Holly Lisle, an author (someone I have notread), has a pretty interesting web site filled with resources for writers and inspiration and support. However, in her free ebook, Mugging the Muse, she has this to say:

"Let me define the act of writing for you. As a writer, you're going to attempt to sell the products of your mind to a world that doesn't care right now whether you breathe or not. You're going to strip your soul naked and parade it in front of editors and agents, publishers … While you are reaching out to editors, agents and publishers, you're going to fail. Over and over and over again, you are going to send things out and they are going to come back with impersonal rejection notices, with no notices at all, with the occasional signed memo that “This isn't for us.” You are going to stare at your words and sit in a darkened room and wonder, “What the hell is the matter with me?” You are going to take the rejections personally, are going to hurt, are going to bleed. Agents will turn you down, editors will turn you down, places that don't even pay for stories will turn you down."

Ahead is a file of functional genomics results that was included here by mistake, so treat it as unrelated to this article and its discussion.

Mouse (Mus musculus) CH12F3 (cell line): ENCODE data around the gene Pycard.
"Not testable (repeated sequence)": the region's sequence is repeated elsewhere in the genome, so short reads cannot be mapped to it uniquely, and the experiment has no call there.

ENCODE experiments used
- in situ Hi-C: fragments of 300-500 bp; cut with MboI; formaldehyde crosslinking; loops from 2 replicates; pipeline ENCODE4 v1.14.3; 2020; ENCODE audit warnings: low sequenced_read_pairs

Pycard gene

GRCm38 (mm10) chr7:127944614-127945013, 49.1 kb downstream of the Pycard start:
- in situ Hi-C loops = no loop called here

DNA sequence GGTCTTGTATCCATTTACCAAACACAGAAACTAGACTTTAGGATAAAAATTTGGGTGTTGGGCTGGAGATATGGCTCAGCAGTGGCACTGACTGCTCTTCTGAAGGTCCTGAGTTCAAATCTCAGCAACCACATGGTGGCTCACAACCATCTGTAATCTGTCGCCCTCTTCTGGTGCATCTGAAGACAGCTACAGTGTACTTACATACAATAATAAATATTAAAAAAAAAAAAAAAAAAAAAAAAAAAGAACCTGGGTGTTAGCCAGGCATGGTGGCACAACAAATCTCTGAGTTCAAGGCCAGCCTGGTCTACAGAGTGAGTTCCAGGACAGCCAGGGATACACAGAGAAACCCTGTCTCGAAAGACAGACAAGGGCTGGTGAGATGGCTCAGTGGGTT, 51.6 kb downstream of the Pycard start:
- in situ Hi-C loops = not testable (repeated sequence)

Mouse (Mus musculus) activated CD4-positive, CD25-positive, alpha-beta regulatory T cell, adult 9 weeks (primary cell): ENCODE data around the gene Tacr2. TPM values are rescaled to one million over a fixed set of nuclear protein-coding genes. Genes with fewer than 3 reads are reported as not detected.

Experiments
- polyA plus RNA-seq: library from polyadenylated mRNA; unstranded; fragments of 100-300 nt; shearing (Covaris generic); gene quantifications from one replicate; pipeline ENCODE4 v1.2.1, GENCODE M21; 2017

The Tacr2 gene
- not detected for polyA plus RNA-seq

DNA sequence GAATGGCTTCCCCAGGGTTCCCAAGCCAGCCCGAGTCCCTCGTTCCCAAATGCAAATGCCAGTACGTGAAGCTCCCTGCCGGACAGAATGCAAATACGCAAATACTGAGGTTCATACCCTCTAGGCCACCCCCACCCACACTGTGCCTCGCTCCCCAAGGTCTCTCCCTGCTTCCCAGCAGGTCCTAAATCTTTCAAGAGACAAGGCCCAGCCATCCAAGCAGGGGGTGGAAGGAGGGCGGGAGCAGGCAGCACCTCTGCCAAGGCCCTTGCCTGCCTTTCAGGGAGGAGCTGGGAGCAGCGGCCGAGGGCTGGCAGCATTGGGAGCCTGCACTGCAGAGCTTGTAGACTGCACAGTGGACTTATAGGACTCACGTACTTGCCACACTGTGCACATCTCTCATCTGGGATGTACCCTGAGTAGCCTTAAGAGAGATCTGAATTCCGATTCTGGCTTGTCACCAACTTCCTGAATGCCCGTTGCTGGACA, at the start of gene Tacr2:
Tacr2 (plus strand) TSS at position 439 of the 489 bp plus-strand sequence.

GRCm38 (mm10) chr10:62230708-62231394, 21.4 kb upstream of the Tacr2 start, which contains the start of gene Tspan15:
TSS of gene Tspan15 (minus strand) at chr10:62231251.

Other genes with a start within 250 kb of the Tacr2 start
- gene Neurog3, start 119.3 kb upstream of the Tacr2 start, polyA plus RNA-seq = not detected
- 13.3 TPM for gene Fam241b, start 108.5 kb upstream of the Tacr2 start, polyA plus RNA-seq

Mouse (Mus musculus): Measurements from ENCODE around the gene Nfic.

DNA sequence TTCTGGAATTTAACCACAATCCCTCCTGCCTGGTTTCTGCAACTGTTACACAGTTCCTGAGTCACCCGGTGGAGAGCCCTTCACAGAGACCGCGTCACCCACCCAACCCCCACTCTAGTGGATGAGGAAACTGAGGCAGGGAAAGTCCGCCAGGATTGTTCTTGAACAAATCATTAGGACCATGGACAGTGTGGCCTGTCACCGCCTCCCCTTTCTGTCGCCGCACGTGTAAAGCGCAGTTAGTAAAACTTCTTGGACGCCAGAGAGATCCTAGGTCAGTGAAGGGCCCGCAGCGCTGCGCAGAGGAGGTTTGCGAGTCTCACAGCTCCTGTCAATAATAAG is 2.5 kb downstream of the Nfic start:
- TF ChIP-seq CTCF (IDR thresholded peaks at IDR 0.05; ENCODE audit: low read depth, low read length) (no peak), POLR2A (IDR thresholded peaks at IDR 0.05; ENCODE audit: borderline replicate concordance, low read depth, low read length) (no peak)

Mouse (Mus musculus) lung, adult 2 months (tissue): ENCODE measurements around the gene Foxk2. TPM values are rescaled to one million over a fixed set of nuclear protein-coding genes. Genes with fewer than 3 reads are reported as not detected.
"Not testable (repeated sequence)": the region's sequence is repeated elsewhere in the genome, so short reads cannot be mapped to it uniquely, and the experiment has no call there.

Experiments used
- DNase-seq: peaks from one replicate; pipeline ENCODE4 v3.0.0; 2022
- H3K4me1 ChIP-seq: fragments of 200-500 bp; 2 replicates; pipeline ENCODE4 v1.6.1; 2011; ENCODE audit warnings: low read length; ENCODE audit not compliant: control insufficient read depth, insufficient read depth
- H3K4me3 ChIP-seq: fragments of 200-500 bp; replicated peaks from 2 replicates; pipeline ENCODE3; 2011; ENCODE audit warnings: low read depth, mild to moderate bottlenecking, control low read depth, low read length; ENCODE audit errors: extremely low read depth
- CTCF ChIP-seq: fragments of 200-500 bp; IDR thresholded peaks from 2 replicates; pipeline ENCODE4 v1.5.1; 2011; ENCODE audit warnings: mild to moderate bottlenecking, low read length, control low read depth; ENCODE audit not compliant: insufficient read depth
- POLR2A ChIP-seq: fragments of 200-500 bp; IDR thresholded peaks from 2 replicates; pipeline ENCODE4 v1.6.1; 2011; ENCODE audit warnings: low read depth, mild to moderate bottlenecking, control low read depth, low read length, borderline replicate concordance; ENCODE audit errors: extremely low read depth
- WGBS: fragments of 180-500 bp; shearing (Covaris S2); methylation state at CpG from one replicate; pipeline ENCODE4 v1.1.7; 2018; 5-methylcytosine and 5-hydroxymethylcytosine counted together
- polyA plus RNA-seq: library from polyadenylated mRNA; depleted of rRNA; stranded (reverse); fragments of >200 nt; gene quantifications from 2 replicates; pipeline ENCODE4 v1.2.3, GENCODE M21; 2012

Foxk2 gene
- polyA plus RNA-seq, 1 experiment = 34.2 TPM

The book reads well, but those introductory paragraphs are sure to turn away many who aspire to see their words published and shared with others (granted, blogging does remove many barriers for sharing words).

As mentioned, I have read a lot of books on writing and if you are interested here are my top choices:

The First Five Pages: A Writer's Guide to Staying Out of the Rejection Pile
- Noah Lukeman